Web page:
The NSW startup sector has reacted with dismay after the NSW government suddenly halted a series of funding programs for start-ups in the wake of a spending review by the new Labor government.
Popular programs such as the Minimum Viable Product (MVP) grant have been suspended “as part of the sector-wide Comprehensive Expenditure Review coordinated by NSW Treasury,” Investment NSW announced this week.
That includes pending applications for the matched grant for startups to develop their technology solution to bring them to first sale. The former government had increased matched funding from $25,000 to $200,000 per startup late last year.
“Investment NSW cannot further develop existing applications while this review continues. The fund is one of many that will remain on hold until the government makes decisions for the 2023-24 budget. Investment says NSW on the homepage for its grant programs.
Hundreds of NSW startups have used the program to achieve their initial product development goals and the sudden shutdown of the program has dismayed the industry, fearing it could lead to the demise of multiple early stage startups at a time when the industry is already multiple collapses as venture capital dries up.
UNSW Director of Entrepreneurship David Burt said the change under the new government comes just six months after an MVP renewal was announced with the promise of more maximum funding and streamlined application processes, sparking significant optimism among the NSW startup ecosystem.
“This indefinite hiatus by the NSW government is a terrible outcome for NSW-based startups, especially those who had recently filed applications that are now in limbo,” he said.
Programs delivered through the office of the NSW Chief Scientist & Engineer have also hit the pause button. Other former coalition government initiatives through Investment NSW that have also been discontinued include the NSW Future Industries Investment Program, the Infrastructure Build Out Program, National Collaborative Research Infrastructure Strategy (NCRIS) Support Program and the $40 million Biosciences Fund.
“The Department of Enterprise, Investment and Trade is working with NSW Treasury as it coordinates a comprehensive spending review to help the NSW Government deliver on its priorities and manage budgetary pressures,” said a department spokesman.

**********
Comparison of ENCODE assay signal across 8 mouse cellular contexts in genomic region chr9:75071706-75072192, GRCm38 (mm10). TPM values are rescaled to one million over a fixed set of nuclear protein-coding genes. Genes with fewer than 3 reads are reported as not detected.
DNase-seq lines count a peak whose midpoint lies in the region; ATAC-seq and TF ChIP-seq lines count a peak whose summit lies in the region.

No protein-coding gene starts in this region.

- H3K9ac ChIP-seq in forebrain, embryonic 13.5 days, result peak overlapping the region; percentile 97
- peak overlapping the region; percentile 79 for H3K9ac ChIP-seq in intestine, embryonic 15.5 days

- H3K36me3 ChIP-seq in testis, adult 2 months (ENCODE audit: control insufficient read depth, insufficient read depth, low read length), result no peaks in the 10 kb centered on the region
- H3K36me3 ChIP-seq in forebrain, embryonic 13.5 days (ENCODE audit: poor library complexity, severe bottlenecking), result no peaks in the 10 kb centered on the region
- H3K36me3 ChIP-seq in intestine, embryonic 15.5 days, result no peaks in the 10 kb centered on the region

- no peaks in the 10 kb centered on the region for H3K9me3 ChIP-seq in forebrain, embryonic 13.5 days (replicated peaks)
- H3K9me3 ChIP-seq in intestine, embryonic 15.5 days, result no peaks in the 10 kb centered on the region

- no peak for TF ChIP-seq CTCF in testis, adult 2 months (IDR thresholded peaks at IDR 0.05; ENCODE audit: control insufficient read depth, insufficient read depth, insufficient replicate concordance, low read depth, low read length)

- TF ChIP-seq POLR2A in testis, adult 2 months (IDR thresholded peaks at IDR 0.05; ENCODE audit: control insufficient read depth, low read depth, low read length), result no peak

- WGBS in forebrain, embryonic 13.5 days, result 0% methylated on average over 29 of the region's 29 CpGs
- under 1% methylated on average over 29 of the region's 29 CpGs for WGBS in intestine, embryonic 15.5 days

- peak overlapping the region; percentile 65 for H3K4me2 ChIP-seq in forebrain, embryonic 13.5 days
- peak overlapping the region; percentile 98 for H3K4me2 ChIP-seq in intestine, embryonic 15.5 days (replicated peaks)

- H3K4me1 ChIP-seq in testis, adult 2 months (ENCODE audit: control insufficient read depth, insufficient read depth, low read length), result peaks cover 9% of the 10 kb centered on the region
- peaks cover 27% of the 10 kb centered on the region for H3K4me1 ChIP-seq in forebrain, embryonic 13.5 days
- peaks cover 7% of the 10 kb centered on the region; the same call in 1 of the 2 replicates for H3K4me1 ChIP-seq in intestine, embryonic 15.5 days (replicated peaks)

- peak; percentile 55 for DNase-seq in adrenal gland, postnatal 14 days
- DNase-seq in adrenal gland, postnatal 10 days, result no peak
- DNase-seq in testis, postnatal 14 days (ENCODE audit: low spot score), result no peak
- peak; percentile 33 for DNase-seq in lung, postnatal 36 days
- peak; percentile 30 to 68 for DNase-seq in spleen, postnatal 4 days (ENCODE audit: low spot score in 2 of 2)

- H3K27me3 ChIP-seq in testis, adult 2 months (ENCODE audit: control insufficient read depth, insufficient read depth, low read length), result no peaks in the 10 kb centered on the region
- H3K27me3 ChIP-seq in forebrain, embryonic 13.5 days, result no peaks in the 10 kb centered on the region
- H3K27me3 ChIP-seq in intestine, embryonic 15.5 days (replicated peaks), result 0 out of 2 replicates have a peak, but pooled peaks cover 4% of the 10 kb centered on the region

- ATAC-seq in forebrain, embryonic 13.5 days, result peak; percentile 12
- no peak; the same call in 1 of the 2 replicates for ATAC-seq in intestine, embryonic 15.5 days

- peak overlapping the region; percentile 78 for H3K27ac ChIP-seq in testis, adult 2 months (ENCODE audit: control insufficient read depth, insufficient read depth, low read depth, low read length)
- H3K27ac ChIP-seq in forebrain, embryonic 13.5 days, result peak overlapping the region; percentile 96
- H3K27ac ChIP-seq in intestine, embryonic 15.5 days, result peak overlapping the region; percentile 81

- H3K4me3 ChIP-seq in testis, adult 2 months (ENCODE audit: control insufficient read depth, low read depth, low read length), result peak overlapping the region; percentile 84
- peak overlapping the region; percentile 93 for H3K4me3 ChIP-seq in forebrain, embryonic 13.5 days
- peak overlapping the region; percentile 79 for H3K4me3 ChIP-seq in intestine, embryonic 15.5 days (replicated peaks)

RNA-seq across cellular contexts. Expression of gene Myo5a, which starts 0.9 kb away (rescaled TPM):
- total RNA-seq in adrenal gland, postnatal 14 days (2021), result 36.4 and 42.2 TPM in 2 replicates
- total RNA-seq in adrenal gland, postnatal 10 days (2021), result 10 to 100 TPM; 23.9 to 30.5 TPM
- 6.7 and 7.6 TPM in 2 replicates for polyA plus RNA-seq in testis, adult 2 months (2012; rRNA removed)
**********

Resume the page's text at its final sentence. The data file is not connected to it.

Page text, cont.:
“As part of this sector-wide review, a number of programs for Investment NSW have been put on hold and will be reviewed as part of the 2023-24 budget process”.
They said updates on other grant programs will be provided during the review process.
The combined value of the programs exceeds $225 million. Much of that funding is matched by the private sector, bringing additional value to taxpayers. The MVP grant was worth about $10 million over four years.
David Burt, who also oversees UNSW Founders, said the government must act quickly to reinstate the MVP grant program, describing it as “one of the most effective and important startup support programs available” for NSW-based startups.
“The last data I saw on impact was from 2020, which showed that out of 181 grant recipients, 830 jobs had been created (307 FTEs and 523 contractors, an average of 8.9 FTEs/startup), 54 had a total of $231 million raised in equity, 22 reported export income ($7.7 million) and the cohort had an 89% survival rate,” he said.
“Pausing this program for months until the release of the next budget in September will cripple NSW’s promising early-stage startups, or cause them to move to states with more startup-friendly policies like Victoria). Research shows that all net new jobs are created by companies less than five years old, so this decision will hurt the NSW economy.
A critical role
Burt said the MVP grant played a critical role in nurturing hundreds of early-stage NSW startups by providing initial external funding.
Tash Jamieson, founder of Lockpick Games, which helps prepare children for standardized tests, is one of them, receiving $25,000 last year.